Open Topics in the Area of Post-Shannon Communication, Guesswork, and Molecular Communications

Post-Shannon Communication

  • TBA


Guessing Noise to Decode Messages

Supervisor: Juan Cabrera

An ideal channel decoder would implement a maximum likelihood decoding technique to guess what message was transmitted. This is guessing which codeword was sent by maximizing the probability of receiving the obtained message. Because this is computationally complex, channel codes are designed backward. I.e., the design of a low-complexity decoder comes first followed by the encoder. This limits the type of codes that can be used because not all codes can be decoded in practical time. However, researchers from MIT and Maynooth University have proven that by guessing the noise in the transmission channel instead of the message, you can obtain results similar to a maximum likelihood decoder. The mathematical proof is complicated, yet the principle of operation is quite simple: If you receive a stream of bits that is not a valid codeword, you can flip one bit and ask if the new codeword is a valid one. If it is not, flip a different bit and repeat the process. If the probability of an error bit is low, then with a few flips and questions it is possible to decode. This opens the door to new codes since the decoding process is universal and potentially independent of the code used. We want to implement these novel techniques into our wireless system. To do that, we want to use Software Defined Radio to build the wireless channel and benchmark the novel decoder with state of the art codecs.

Molecular Communications

Molecular Communication for Leakage Detection Scenarios

Supervisor: Pit Hofmann, Pengjie Zhou

Inspired by our surrounding nature, molecular communication uses molecules and nano-particles as information carriers. Mainly intended for communication at the micro- and nano-scale level due to its biocompatibility and energy efficiency compared to conventional wireless systems, there is also a promising application for molecular communication in the macro-scale range with leakage detection. Leakage detection describes the process of identifying, locating, and assessing the presence of leaks in various system setups, such as pipelines, containers, or structures. The task involves investigating the potential of employing molecular communication principles for detecting leaks in a predefined system. The setup contains a mobile robot, e.g., a robot arm or the Boston Dynamics Spot robot dog, for exploring a room and a sensory part. The aim is to develop a robust and efficient system capable of detecting and localizing leaks in environments where traditional methods may be impractical or insufficient. The thesis will delve into the fundamentals of molecular communication, exploring how signaling molecules can be utilized to convey information about the presence and location of leaks. Furthermore, the research will focus on designing and implementing experimental setups to validate the effectiveness of the proposed approach. Through this study, the goal is to contribute to the advancement of leak detection technologies, particularly in scenarios where conventional methods face limitations.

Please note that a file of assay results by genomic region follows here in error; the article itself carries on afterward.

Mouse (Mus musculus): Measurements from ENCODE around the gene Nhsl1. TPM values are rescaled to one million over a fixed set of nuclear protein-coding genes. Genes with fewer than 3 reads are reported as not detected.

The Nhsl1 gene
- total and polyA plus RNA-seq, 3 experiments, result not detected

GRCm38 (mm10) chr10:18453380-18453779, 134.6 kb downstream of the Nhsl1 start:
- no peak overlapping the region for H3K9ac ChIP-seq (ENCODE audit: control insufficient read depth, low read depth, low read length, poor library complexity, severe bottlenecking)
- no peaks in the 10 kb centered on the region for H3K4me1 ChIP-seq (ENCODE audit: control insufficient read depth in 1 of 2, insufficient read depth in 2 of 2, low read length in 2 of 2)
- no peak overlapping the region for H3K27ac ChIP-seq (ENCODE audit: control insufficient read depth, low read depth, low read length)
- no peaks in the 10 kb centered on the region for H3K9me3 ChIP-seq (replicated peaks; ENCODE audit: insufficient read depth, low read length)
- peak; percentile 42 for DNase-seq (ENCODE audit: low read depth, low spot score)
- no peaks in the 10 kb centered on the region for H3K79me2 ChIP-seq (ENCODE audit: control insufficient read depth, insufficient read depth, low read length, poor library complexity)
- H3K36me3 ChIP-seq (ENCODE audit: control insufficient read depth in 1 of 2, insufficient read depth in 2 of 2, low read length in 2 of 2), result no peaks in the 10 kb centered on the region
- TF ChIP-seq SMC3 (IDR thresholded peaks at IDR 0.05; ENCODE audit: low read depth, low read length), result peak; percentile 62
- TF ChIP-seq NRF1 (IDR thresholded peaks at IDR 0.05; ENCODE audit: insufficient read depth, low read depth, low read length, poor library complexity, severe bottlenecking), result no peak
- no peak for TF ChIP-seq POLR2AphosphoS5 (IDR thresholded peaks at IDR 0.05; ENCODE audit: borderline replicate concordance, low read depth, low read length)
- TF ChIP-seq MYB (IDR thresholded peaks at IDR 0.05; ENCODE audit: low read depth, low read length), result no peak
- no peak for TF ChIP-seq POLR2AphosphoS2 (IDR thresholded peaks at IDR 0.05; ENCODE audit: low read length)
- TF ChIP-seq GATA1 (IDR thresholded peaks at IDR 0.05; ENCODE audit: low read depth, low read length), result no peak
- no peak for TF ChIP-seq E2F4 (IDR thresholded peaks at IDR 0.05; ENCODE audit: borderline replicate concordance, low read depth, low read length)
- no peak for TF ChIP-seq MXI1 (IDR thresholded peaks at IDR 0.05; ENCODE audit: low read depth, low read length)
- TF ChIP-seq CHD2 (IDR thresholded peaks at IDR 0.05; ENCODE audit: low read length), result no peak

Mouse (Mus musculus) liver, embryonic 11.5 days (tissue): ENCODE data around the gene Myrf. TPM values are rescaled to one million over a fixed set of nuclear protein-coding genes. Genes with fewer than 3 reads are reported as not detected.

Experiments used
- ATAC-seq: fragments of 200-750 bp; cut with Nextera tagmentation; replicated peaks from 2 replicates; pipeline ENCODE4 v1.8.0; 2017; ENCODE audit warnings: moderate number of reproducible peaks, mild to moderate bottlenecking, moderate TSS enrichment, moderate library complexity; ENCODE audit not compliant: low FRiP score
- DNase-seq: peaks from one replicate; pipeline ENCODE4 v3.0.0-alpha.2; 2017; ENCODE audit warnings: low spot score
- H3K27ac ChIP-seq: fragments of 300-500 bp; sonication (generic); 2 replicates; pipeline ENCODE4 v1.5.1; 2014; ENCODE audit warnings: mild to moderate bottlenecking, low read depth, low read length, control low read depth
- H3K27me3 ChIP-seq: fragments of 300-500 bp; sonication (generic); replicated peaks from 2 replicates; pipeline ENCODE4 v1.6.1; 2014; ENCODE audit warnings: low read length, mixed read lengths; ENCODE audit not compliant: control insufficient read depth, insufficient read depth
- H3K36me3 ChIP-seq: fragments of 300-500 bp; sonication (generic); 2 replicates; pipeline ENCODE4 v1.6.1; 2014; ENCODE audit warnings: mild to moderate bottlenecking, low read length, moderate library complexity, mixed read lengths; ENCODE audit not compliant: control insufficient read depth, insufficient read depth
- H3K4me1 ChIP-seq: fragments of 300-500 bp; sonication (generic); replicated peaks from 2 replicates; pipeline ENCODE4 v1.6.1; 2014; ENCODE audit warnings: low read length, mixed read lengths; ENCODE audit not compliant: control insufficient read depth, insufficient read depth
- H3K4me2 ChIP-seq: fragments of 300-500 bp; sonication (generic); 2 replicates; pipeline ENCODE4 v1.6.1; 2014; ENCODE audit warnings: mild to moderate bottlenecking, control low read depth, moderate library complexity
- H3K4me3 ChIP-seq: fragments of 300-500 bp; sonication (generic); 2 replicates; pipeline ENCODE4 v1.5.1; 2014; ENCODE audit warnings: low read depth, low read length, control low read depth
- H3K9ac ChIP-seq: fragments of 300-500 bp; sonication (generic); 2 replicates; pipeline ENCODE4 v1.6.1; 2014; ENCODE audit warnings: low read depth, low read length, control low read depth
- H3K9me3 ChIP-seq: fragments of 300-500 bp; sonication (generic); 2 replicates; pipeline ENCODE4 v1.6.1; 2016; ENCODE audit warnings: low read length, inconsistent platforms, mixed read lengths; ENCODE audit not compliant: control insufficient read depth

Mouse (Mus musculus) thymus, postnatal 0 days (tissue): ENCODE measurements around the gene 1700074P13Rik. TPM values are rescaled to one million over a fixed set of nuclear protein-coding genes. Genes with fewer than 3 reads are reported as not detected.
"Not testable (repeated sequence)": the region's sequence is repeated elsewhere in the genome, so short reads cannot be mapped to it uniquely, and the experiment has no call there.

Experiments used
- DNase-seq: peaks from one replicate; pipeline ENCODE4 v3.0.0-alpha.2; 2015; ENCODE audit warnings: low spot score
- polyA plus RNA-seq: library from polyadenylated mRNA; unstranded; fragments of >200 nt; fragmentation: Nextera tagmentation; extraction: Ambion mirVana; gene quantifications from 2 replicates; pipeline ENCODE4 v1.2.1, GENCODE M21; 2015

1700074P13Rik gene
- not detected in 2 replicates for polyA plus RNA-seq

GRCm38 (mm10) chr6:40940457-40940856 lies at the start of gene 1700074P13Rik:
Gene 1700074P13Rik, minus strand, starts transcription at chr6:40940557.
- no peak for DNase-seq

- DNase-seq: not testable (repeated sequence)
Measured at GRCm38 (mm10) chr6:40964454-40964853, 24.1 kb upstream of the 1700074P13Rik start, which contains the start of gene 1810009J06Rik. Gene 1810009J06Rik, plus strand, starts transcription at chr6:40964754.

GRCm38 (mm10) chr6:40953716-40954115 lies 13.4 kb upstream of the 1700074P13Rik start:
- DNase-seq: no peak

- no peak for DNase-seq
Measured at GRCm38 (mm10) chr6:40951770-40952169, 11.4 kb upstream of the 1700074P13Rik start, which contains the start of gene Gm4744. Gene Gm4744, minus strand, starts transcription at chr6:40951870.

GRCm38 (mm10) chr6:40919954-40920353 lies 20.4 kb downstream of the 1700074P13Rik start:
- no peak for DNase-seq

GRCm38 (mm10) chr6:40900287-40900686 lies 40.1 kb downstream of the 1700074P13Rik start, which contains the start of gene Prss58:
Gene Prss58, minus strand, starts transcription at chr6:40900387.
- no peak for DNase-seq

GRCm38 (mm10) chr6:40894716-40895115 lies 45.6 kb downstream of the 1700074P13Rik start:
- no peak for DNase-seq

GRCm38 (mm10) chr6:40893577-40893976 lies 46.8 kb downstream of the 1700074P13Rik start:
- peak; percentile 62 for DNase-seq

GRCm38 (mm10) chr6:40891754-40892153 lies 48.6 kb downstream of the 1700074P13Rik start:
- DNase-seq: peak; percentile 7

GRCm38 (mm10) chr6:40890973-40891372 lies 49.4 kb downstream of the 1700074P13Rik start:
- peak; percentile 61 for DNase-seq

• Starting time: Immediate
  • Student and Diploma/Master thesis
  • Required skills: basic knowledge of electrical engineering/communication science, Python
  • Motivation Links: